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Obstructive sleep apnea predicts risk of metabolic syndrome independently of obesity: a meta-analysis

View Article: PubMed Central - PubMed

ABSTRACT

Introduction: Obstructive sleep apnea (OSA) has been suggested to be associated with a high risk of metabolic syndrome (MS). However, results on whether the association between OSA and risk of MS is independent of obesity, and the effect of nocturnal intermittent hypoxia (IH) on MS, are conflicting. Our purpose was to estimate the magnitude of the independent association between OSA and risk of MS and further explore whether nocturnal IH in OSA plays a role in MS risk.

Material and methods: The PubMed and EMBASE databases were systematically searched (until January 21, 2015) for available observational evidence. Unadjusted and body mass index (BMI)-adjusted pooled odds ratios (ORs) for MS in OSA or higher nocturnal IH were calculated using fixed or random models. Tests of homogeneity, publication bias, and robustness of the results were performed.

Results: A total of 13 independent studies (involving 857 participants in 3 case-control studies and 7077 participants in 10 cross-sectional studies) were included. The OSA was significantly associated with an increased risk of MS in a meta-analysis of 10 studies (pooled OR = 1.72, 95% CI: 1.31–2.26, p < 0.001), with a BMI-adjusted pooled OR of 1.97 (95% CI: 1.34–2.88, p < 0.001). Pooled results from 3 studies on the oxygen desaturation index (ODI) and MS risk (OR = 1.96, 95% CI: 1.73–2.22, p < 0.001) and 3 studies on the cumulative percentage of sleep time with SpO2 below 90% (CT90) and MS risk (OR = 1.05, 95% CI: 1.02–1.07, p < 0.001) were also significant.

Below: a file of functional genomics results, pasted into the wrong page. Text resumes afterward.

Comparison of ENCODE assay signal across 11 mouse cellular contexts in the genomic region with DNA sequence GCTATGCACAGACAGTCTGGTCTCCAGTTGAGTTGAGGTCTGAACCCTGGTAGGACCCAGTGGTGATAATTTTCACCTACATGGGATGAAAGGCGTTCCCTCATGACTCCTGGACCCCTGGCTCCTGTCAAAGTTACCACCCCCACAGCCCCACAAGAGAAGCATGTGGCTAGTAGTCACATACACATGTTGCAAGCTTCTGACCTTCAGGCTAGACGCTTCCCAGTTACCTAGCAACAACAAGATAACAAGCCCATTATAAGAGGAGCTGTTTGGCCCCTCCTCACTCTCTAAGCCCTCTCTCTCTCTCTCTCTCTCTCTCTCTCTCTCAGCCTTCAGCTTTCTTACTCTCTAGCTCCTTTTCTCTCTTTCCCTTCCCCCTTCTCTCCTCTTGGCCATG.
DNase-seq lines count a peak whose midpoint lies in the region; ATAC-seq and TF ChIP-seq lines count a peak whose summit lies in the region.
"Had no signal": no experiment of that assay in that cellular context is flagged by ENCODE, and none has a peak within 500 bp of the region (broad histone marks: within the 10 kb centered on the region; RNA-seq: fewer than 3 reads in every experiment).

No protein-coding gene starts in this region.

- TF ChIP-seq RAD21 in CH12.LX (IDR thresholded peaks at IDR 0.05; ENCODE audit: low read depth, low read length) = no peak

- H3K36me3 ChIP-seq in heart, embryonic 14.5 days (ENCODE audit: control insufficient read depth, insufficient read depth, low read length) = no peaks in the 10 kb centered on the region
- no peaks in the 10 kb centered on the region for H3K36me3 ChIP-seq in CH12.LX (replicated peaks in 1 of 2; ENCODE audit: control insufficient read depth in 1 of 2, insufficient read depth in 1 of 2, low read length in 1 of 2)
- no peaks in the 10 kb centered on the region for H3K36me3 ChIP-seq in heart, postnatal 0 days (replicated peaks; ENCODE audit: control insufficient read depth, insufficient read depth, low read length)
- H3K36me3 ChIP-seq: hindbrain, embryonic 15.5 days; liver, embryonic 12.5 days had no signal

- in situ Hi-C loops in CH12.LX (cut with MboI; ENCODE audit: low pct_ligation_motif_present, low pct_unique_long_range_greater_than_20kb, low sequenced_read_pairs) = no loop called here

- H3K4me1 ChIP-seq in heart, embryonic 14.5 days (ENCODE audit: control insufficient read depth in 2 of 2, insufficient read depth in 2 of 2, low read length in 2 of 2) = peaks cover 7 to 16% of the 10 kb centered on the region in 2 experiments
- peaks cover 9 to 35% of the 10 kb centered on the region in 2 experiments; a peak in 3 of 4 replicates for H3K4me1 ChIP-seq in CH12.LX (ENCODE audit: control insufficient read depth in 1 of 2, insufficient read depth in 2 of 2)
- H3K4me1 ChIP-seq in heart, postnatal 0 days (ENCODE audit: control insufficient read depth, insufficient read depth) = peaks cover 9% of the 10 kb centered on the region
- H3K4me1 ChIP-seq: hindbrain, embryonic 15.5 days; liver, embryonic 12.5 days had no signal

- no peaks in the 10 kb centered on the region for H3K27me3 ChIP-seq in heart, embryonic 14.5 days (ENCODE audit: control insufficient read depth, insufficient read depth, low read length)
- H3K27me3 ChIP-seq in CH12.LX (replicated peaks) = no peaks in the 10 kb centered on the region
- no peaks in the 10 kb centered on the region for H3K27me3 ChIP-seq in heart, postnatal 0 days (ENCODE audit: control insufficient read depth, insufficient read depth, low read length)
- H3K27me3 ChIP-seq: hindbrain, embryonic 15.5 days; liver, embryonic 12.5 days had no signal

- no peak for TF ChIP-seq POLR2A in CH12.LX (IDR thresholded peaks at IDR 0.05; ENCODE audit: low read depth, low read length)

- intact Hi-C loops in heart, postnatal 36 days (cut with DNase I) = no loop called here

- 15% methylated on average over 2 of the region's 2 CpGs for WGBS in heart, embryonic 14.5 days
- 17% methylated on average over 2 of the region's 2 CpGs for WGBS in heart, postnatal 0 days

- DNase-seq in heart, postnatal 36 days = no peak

Conclusions: Our findings demonstrated a significant association between OSA and increased MS risk independent of BMI, and further indicated a role of nocturnal IH in this association.

No MeSH data available.


A – Forest plot summarizing the association between ODI and MS in the 3 included studies under the random effects meta-analysis. B – Forest plot summarizing the association between CT90 and MS in the 3 included studies under the fixed effects meta-analysis
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Figure 0005: A – Forest plot summarizing the association between ODI and MS in the 3 included studies under the random effects meta-analysis. B – Forest plot summarizing the association between CT90 and MS in the 3 included studies under the fixed effects meta-analysis